Homeschooling and Historical Wargaming

My wife and I have always been a big proponents of public schools, but we are also very focused on ensuring that our kids have the best education that we can give them. So when schools began to close in March 2020 due to the coronavirus pandemic and the uncertainty of virtual learning programs that school districts were scrambling to ramp up, we decided to take the plunge and formally homeschool.

We are now almost 9 months into that journey and the experience has been equal parts thrilling and terrifying. We have gone into this process together with each of us being responsible for teaching certain subjects. My subjects are history and science, two topics that I absolutely love. History in particular has been a thrilling journey and I will be working on formalizing a separate post with the lesson plan and resources that I’m using. One item in particular that I wanted to focus on today was how I am integrating historical wargaming into our history lesson plan.

As a quick background, I have always been fascinated by historical wargaming, but I struggled to find a group of likeminded enthusiasts to share that passion with. My first real taste of getting miniatures on the table was with Flames of War and I’ve been very fortunate that my oldest has joined me in gaming as well. I’ve always had a soft spot for large blocks of infantry and cavalry (stemming from my passion for Warhammer Fantasy Battles), so it made sense to move into Hail Caesar and SPQR as our rules systems of choice for ancients battles.

Part of our history lesson plan is to cover pivotal battles and the technologies employed by various peoples. This is where wargaming will add a hands on element to supplement the primary reading. My goal is to work with the kids to build out the forces needed to re-enact select battles from history using Hail Caesar as our guideline. The first such forces we are working on are Greek and Achaemenid units commonly used during the Greco-Persian wars. This will allow us to revisit the battles at Marathon and Thermopylae, pitting Greek hoplites against Persian Immortals and sparabara armed infantry.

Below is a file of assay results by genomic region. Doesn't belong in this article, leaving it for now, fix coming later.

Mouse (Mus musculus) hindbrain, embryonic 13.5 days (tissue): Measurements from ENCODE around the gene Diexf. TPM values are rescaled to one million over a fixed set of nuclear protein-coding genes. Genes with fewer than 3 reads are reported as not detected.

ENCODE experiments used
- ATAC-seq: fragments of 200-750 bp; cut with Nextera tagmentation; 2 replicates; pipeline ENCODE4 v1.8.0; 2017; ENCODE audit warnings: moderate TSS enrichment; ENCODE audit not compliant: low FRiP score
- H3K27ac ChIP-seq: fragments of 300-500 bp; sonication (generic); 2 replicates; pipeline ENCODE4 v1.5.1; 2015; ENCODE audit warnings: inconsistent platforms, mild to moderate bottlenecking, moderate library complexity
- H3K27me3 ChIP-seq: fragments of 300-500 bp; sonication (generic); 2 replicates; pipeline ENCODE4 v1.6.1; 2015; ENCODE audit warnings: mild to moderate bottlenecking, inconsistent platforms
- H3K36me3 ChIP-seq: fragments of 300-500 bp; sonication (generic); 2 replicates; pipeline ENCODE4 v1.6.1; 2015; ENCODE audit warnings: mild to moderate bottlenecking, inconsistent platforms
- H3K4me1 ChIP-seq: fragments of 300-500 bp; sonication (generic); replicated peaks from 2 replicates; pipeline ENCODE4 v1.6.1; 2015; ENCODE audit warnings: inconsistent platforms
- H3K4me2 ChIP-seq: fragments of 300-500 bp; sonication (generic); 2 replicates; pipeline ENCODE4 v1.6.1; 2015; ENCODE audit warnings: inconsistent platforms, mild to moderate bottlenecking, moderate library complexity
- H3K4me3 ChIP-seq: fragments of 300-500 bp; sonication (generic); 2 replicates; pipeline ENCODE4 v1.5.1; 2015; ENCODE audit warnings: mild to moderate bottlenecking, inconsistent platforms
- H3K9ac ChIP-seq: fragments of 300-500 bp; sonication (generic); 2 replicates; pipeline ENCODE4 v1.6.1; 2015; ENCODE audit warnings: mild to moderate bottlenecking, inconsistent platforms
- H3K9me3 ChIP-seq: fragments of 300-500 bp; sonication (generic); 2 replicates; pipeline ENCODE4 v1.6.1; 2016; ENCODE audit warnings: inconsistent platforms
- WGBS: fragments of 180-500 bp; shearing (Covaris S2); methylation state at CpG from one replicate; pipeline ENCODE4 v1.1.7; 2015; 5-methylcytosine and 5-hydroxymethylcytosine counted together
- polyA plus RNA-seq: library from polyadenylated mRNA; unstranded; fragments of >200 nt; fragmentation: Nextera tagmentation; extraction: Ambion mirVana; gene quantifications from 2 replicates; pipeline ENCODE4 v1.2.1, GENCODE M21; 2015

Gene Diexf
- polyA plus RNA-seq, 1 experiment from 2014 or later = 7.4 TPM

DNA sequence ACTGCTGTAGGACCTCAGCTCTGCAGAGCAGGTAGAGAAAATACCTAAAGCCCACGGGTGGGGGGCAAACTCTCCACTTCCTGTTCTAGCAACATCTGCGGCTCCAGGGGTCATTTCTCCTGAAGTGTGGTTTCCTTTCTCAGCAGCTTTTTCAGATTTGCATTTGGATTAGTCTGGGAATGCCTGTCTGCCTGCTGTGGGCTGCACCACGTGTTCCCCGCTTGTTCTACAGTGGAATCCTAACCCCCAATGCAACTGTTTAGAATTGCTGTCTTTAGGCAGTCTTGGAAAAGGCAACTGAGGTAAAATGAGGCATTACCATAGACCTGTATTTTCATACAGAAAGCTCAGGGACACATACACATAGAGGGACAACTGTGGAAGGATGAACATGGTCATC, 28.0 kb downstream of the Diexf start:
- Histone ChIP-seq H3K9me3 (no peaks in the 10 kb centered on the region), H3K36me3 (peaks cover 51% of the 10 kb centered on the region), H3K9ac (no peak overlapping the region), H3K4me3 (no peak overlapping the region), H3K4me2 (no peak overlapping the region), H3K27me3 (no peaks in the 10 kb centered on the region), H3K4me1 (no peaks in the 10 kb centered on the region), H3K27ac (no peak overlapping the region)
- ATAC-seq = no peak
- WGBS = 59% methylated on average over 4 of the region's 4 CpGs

Greek and Persian Miniatures

For the miniatures I am using a mixture of Warlord Games and Wargames Atlantic. Bases are 40mm x 40mm and movement trays trays are 200mm x 80 mm, both from Ironheart Artisans.

Persian Sparabara Infantry

Persian Immortals Infantry

Greek Hoplite Infantry

So far I’ve completed a large unit of Persian sparabara infantry and a standard unit of Persian Immortals. I will have an additional unit of Persian levy infantry as well as a mounted commander to round out our starting Persian force.

For the Greeks it’s all about the hoplites. I have one large unit partially completed and have the models for two more large units along with a commander on foot to complete the starting Greek force.

As we continue to work our way through our history lessons, these forces will grow and change. The Greek and Persian armies will shift to reflect changes in technology and tactics as we move towards Alexander the Great and his wars. Next will come Republican Rome and Carthage as we cover the Punic Wars followed by Caesarian Roman legions and the tribes of Gaul.

I look forward to completing the assembly on our Greek and Persian forces and will share a post of how our battles go.

Follow Me